The poem below was created by my thoughts about my grandmother, whom I never knew. The influenza pandemic of 1918–1919 was the most severe influenza outbreak of the 20th century. A virus called influenza type A subtype H1N1 is now known to have been the cause of the extreme mortality of the influenza pandemic of 1918–1919. The disease that caused this devastating pandemic has also been called the Spanish flu.
The influenza pandemic of 1918–19 resulted from such an occurrence and affected populations throughout the world. An influenza virus called influenza type A subtype H1N1 is now known to have been the cause of the extreme mortality of this pandemic, which resulted in an estimated 25 million deaths. However, some researchers have projected that it caused 40–50 million deaths. Many were not reported; they got sick and died without it being reported. During this pandemic, an estimated 25 million persons worldwide died of the so-called Spanish flu, which was first widely reported in Spain but originated in the U.S. state of Kansas.
My grandmother got sick and was dead three days later, on January 11, 1919. It would be 1954 before my daddy would place a tombstone at her grave; I was 15 years old. All those years later my daddy let me pick out the writing on the stone. “Mother is not dead; she is only sleeping.”
Two days after her death, she was buried. My daddy always believed that she was in a coma. He would say that they opened the casket for him to say goodbye to her, and her hand felt warm. He ran from the cemetery and did not stop until he reached the woods surrounding Tarrant City, Alabama. He spent several days roaming in the woods to find a reason for her leaving; she was only 34 years old.
The tombstone states Emma Hall Evans, but she was never married to but one man, Thomas Johnson, my daddy’s father. His grandmother Jane Hall had asked him not to be placed on her tombstone. My daddy said she was never married to any man. She lived with Thomas Johnson until he found a younger woman. Her maiden name was Overton; she had two children by two separate men that no one ever knew. She called them both Evan’s. He was a womanizer. She was never supposed to go anywhere unescorted after moving back into her mother’s house when Thomas left her. It was always thought that my daddy’s siblings were his half-sister by a white man and his half-brother by a Hispanic man. Yes, she led a colorful life, slipping out of the house at night going to the nightspots in Birmingham, then she slipped back in before daylight. Daddy’s grandmother had him sleep in his mother’s room, thinking she would not leave or that he would tell on her. He loved his mother with all of his being. He never told of her roaming around in Birmingham, Alabama, after her mother went to bed. He would be punished when it was noticeable that she was pregnant. He remained faithful to her until her death.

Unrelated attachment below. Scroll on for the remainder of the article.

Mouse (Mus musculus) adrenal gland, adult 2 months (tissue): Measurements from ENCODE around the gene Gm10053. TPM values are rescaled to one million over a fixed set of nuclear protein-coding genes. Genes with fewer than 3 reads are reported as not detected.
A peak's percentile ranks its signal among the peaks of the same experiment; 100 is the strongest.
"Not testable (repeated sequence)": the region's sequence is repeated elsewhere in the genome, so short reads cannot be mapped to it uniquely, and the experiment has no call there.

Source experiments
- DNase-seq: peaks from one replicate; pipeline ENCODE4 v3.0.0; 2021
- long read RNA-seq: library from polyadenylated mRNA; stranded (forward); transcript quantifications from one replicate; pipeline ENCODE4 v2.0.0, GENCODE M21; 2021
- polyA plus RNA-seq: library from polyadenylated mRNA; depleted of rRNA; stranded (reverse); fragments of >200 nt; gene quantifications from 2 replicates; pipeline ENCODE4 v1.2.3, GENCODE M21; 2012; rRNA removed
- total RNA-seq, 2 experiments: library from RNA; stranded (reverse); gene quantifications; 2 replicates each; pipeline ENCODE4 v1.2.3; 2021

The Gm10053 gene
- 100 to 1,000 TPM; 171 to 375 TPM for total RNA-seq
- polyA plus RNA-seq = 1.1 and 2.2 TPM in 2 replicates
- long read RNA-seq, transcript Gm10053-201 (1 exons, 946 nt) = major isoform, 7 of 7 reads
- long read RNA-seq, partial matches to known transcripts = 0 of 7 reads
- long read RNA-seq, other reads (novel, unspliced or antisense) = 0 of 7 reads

Few have known this kind of love between a mother and her children. I have been so very fortunate that the love between my children and me has followed in my grandmother’s and daddy’s footsteps. I was married to their father, he is now gone, but the love and trust between my children and myself have not waivered very much throughout these years.
For my grandmother:
Black Feathered Angels
Old memories, new memories, memories
that last for a lifetime. Unstinted
buried deep, hidden from the surface
of the mind. As I sit on steps where
paint is peeling and rotting, I have,
but one thought. Childhood is dead.
Some refuse to stay buried; I see a
small country church, a chorus of
crows, the splashing sounds of a
brook running through Birch trees.
The wind caresses the colossal
row of Oaks in the nearby field.
Death, departing the small, weathered
house of worship, a wagon pulled by
six black horses, and a manifestation
of black feathered Angels. My
great-grandmother is gone. Everyone
we love soon leaves us. A sad memory,
a heart has been silenced, and a rocker
on a porch stilled.